Most recently, RSA has begun to make greater use of ArcGIS Online to create quick applications, on demand, that replace static maps and enable people to gain a deeper insight into a wide range of issues by interacting directly with the data.  For example, the GeoRisk team has created an ArcGIS app to show claims hot spots across the UK in relation to the locations of its loss adjusters.  Using this information, the business can make sure its loss adjusting staff are based in the right places to provide the best possible claims support for their customers.

“ArcGIS enables us to react quickly and proactively in emergency situations to help our customers, before they have even logged a claim.”

Katie Ward, Head of GeoRisk, RSA


Deeper understanding of risks
Through its use of ArcGIS, RSA has been able to take advantage of the growing availability of open data to derive a greater understanding of peril risk and thereby allow underwriters to make better business decisions.  Having a clear understanding of the business that is already covered allows underwriters to determine whether there is capacity to write more business, ensuring that RSA remains within its risk appetite.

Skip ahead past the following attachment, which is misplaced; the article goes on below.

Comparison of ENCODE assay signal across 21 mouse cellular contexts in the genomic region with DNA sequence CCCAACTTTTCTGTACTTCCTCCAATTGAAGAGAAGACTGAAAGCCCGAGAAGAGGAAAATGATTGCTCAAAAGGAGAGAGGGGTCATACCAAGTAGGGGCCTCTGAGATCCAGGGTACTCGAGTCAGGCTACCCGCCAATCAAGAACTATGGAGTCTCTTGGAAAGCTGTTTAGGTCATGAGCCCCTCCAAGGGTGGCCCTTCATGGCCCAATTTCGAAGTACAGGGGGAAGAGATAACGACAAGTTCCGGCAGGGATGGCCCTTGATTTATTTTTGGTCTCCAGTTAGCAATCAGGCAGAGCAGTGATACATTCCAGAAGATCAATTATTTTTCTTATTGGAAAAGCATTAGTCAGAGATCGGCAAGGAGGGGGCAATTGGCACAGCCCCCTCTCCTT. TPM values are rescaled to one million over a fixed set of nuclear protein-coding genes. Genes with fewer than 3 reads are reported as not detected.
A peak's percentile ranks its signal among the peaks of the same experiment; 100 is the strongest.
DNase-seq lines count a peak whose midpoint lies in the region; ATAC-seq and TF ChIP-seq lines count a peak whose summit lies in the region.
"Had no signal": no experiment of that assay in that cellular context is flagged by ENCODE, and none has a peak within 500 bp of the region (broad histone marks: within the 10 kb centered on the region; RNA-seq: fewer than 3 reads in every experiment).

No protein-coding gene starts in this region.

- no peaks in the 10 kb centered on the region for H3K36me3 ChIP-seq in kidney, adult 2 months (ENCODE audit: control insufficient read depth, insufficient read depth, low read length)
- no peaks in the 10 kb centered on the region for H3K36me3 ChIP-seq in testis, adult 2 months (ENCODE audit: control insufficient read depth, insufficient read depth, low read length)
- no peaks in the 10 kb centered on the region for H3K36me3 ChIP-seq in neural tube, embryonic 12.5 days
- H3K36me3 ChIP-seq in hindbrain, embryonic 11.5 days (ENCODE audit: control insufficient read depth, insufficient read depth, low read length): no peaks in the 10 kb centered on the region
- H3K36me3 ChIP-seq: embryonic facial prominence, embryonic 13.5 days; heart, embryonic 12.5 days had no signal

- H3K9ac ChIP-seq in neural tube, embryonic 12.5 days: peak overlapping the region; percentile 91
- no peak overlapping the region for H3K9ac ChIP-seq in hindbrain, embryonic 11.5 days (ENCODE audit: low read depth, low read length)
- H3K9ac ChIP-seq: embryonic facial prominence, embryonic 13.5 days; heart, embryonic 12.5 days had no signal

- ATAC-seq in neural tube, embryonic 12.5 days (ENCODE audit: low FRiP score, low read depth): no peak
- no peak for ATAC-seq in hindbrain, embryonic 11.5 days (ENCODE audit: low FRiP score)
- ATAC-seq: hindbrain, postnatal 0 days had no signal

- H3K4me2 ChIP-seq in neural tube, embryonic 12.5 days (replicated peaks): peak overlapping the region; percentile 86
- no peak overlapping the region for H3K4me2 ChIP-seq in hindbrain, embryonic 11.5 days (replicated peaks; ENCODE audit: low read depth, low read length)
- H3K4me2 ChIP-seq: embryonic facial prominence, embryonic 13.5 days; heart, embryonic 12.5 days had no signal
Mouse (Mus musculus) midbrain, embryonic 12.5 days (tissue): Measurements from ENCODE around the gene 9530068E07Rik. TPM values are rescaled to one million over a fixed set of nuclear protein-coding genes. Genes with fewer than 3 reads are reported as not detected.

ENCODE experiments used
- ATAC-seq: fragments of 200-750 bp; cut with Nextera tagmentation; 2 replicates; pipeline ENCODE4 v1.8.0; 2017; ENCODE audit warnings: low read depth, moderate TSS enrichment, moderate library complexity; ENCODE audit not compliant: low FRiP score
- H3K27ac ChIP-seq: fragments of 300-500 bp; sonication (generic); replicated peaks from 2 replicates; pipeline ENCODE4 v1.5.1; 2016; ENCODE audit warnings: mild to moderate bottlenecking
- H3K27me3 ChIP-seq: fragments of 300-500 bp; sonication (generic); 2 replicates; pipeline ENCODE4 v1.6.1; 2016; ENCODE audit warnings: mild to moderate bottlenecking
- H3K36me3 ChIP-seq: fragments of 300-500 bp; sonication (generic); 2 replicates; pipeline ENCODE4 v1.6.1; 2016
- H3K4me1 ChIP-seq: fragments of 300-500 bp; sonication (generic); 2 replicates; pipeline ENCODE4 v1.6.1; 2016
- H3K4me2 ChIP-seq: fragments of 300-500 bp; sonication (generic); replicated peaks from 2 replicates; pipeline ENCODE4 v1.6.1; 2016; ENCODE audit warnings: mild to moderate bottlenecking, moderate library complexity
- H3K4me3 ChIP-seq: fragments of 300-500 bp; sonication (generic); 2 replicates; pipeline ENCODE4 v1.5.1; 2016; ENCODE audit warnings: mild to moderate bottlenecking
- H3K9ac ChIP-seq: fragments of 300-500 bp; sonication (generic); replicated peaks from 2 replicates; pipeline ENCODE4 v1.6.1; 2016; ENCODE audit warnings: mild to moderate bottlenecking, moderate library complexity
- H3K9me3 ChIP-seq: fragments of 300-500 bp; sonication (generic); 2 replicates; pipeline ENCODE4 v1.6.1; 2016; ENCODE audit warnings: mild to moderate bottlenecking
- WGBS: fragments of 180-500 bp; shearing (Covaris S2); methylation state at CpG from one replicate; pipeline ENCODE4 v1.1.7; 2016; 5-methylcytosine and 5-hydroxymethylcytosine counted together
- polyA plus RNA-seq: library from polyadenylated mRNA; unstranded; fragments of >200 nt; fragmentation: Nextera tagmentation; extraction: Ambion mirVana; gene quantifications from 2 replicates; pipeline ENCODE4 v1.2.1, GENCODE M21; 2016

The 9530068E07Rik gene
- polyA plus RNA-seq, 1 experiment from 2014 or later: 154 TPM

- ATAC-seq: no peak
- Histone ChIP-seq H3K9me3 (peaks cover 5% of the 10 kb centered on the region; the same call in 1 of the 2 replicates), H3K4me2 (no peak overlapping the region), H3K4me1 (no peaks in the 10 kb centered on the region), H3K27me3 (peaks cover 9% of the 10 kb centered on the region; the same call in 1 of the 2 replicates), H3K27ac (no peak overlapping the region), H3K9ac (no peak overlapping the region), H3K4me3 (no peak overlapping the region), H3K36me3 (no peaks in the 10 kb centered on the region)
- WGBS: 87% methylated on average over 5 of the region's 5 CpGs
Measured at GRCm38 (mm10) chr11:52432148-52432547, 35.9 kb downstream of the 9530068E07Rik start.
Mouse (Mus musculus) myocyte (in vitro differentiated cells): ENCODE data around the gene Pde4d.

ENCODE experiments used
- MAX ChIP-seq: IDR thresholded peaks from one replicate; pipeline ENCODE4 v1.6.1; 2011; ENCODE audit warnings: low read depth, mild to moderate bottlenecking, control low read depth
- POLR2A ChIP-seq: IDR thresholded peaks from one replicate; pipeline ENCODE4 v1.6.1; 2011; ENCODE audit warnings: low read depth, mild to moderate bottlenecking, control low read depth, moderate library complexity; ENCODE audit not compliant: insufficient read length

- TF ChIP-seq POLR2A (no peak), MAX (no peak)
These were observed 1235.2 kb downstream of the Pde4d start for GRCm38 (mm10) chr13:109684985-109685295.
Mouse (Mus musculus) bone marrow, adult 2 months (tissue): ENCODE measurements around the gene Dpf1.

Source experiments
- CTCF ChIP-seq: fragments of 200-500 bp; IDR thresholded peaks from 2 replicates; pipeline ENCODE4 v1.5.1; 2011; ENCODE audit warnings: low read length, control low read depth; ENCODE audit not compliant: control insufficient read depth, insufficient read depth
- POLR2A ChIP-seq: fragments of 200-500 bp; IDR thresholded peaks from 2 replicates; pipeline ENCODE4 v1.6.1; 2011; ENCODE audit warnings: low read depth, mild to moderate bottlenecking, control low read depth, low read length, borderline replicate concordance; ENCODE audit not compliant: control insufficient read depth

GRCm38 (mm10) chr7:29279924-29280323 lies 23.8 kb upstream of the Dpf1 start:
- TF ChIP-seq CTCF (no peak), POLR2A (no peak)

Policies priced fairly based on actual risks
By using the platform, RSA can identify the exact property being insured, and the rate charged for a specific peril can more accurately reflect the risk that is being covered.  For instance, a person living on top of a hill would now pay a lower premium for flood cover than someone living closer to the river.  “Our use of ArcGIS and risk modelling helps us to understand peril more accurately, at specific locations, and then offer cover at a fair and competitive price,” Ward explains.

Fast, effective customer service
If a flood, wildfire or other unexpected incident occurs, RSA can use ArcGIS to immediately see which of its customers are affected.  “Following a recent explosion in Birmingham, we were able to quickly identify nearby customers and contact them to make sure they were alright,” Ward recalls.  “ArcGIS enables us to react quickly and proactively in emergency situations to help our customers, before they have even logged a claim.”

Well-informed business strategy
Following events such as a major flood, RSA’s GeoRisk team uses ArcGIS to prepare presentations for senior managers, analysing what occurred and the implications for the business.  These reports provide clarity in complex situations and are used to help inform changes in business strategy.  For instance, ArcGIS helps managers to understand if RSA is underwriting the right levels of risk in the right locations.

Efficient working across multiple countries
The recent migration to ArcGIS Pro, Esri’s latest desktop software, is saving time as the GIS team can now more easily automate processes, streamline data processing tasks and make them more repeatable.  In addition, the integration of ArcGIS with other systems saves time for RSA employees, as they no longer have to access risk maps separately, whether they are working in the UK, Ireland or Canada.  “ArcGIS is firmly embedded in everything we do,” Ward says.  “It enables us to work efficiently and gives everyone the same instant view of global risk, irrespective of where they are.”